Giada De Laurentiis: Diet, Workout and a Recipe

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Maria Lorenzhttps://ifitandhealthy.com
Join me on my "I Fit and Healthy" journey! Maria is an Upstate New Yorker interested in all things healthy-living related! She started the "I Fit and Healthy" Blog to document life and her pursuit of healthy living. By day she work in digital media and advertising. By night she’s a first-rate wife and mom of two crazy little girls! She is self-proclaimed addicted to her iPhone/iPad and always on the hunt for the latest health tools and fitness gadgets.

Giada De Laurentiis: Diet, Workout and a RecipeFitting into a size 2 when you cook heavenly meals for a living may seem impossible.

But the star of the Food Network’s Everyday Italian and Behind the Bash seems to have figured it out.

Born in Rome, raised in Hollywood, Giada De Laurentiis credits her healthy eating habits to growing up in a family where, she recalls, “no foods were forbidden and we actually sat down and savored our meals.”

These days, she keeps trim by exercising (walking and yoga) three to four times a week.

“I eat pasta every day,” says Giada De Laurentiis. Spaghetti lovers in a low-carb world, rejoice.

Here are her diet tips (and a recipe) on how to have your noodles – and stay slim too:

Portions I eat a cup-and-a-half serving – not a bowlful! At a restaurant, I always ask for an appetizer portion. People ask, “How can you stop after a few bites?” Because I love those bites. I could eat 10 more. Instead, I look forward to the next time. It’s not like I’ll never have it again.

Sauce People make no-sauce pastas and feel they have to add butter, oil or tons of cheese for flavor. But the trick is to add a couple tablespoons of the salted cooking water to no-sauce dishes like primavera or spicy sausage.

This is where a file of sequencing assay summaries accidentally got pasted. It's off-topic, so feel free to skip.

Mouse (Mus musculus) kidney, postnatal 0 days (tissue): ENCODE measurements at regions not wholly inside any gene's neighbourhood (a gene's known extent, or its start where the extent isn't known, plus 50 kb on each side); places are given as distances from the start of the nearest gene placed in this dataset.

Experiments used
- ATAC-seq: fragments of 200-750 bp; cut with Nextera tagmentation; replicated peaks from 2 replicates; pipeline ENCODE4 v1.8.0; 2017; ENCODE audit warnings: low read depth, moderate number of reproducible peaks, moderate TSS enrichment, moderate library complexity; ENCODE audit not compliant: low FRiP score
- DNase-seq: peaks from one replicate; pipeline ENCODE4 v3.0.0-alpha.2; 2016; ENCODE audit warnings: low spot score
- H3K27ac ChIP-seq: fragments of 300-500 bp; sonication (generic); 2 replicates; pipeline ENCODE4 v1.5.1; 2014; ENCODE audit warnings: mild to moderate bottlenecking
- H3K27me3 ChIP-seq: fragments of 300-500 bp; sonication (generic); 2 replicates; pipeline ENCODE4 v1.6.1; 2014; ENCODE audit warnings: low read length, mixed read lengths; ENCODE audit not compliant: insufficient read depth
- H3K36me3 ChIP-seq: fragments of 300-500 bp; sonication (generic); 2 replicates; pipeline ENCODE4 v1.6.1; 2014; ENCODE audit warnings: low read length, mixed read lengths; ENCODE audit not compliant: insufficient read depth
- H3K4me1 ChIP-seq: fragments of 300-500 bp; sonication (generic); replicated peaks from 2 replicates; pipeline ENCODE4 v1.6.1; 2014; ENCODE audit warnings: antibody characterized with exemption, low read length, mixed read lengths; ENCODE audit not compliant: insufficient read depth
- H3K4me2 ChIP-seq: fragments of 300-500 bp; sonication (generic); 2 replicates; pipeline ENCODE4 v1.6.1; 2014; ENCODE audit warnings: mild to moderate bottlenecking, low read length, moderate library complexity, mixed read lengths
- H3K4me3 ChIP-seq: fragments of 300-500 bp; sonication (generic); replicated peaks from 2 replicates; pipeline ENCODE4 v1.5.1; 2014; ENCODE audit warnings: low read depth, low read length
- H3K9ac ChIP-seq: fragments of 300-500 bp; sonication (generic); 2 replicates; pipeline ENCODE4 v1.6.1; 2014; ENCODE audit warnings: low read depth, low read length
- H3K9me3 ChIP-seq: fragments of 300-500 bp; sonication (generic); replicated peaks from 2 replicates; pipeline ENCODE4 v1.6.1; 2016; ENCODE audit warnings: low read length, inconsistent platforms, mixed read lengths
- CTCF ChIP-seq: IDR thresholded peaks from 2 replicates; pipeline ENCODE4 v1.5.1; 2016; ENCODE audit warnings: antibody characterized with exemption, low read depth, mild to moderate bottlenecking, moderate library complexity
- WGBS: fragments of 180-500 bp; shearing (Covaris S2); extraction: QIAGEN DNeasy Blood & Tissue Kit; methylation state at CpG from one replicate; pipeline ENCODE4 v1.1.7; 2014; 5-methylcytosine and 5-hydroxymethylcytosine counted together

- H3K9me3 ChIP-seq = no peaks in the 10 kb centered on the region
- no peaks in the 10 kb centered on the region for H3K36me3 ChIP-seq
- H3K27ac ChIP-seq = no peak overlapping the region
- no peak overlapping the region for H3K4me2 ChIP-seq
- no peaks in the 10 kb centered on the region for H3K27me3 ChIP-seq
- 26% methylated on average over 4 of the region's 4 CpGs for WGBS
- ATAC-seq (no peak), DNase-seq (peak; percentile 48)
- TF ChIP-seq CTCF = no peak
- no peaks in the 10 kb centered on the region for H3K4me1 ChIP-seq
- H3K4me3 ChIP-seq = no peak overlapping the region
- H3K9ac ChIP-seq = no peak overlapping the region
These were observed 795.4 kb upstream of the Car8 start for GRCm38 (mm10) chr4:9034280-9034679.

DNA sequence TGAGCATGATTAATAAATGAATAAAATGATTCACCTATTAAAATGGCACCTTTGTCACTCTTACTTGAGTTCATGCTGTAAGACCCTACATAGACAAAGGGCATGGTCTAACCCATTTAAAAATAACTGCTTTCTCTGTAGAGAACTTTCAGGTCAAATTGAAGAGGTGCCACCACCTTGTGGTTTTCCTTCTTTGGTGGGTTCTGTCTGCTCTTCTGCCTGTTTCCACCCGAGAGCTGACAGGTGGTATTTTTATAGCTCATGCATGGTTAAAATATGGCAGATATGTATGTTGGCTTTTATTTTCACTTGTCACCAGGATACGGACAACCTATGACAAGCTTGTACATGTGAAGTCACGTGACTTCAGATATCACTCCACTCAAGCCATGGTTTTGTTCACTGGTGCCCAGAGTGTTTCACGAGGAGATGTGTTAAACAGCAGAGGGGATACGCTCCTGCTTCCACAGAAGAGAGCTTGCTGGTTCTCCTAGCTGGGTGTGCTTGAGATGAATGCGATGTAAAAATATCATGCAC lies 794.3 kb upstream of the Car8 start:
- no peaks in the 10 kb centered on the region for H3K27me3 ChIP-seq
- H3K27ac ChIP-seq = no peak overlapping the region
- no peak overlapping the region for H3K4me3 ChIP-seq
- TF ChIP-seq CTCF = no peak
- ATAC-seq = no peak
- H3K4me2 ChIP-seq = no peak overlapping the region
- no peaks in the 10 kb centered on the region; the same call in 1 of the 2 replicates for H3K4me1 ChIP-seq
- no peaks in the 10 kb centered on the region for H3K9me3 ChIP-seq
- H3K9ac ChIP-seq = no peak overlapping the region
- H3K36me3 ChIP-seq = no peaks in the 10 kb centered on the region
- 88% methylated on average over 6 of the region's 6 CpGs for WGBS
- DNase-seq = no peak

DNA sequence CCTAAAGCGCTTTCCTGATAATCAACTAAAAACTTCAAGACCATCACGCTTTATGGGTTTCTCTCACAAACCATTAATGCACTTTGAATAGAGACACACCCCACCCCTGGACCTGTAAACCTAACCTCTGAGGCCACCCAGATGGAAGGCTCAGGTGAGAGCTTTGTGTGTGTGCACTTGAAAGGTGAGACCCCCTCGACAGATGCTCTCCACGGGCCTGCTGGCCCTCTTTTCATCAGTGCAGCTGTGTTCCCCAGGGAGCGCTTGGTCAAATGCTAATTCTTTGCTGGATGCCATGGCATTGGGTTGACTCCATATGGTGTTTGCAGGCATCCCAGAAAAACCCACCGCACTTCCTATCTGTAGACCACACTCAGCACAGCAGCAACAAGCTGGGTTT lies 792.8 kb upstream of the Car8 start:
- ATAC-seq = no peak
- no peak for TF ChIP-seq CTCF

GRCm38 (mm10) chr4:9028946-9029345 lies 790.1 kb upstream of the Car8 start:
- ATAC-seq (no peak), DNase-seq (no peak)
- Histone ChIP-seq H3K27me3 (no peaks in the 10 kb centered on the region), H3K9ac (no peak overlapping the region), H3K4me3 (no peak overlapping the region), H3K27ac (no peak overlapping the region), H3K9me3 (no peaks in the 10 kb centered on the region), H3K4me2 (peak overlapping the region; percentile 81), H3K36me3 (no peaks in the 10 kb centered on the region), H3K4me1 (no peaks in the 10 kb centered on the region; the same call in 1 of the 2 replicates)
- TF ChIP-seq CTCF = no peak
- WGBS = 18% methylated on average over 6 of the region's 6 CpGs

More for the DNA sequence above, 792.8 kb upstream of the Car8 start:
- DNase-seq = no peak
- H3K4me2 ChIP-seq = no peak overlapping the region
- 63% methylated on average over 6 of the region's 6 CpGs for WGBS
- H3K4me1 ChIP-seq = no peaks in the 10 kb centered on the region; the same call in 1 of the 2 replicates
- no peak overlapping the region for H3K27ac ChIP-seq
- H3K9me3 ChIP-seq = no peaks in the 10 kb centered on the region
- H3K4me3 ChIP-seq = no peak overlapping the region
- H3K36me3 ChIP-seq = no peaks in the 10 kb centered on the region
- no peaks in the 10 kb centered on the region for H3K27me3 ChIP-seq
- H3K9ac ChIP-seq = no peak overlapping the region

Cook at home The less you eat out, the more you can control what goes into your food. I’ve worked in kitchens. I know the unhealthy things they add.

Whole wheat pasta You actually eat less of it, because it’s more filling. So if you like the flavor and texture, it’s a good alternative. And remember, your body needs carbs. If I don’t have carbs, I end up eating 10 brownies.

Fusilli with Shrimp and Arugula

Makes 4 main-course servings or 6 first-course servings

Shrimp and pasta are a wonderful pair that always look and taste a little bit fancy. This is a light, fresh pasta full of bright colors and flavors.

-1/4 cup olive oil
-1/4 cup cup finely chopped shallots
-1 tbsp. minced garlic
-1/4 tsp. crushed dried red pepper flakes
-1 cup dry white wine
-1 lb. large shrimp, peeled and deveined
-Salt
-12 oz. fusilli (dried, not fresh)
-3 cups (packed) arugula, torn into bite-size pieces
-Freshly ground black pepper

1. Heat oil in a large, heavy skillet over medium heat. Add shallots, garlic and red pepper flakes; sauté until translucent, about 2 minutes. Add wine.

Increase heat to medium-high and simmer until wine reduces by half, about 5 to 7 minutes. Add shrimp and cook, stirring until they turn pink, about 2 minutes.

2. Drop fusilli into a large pot of boiling salted water and cook, stirring often so that pasta won’t stick together. Cook about 12 minutes, until tender but still firm to the bite. Drain.

3. Add fusilli and arugula to the skillet with the shrimp. Toss everything together to combine. Season pasta to taste with salt and pepper. Transfer to a large bowl and serve.

Nutrition per main-course serving: 516 calories; 16g fat; 29g protein; 62g carbohydrates [source: People]

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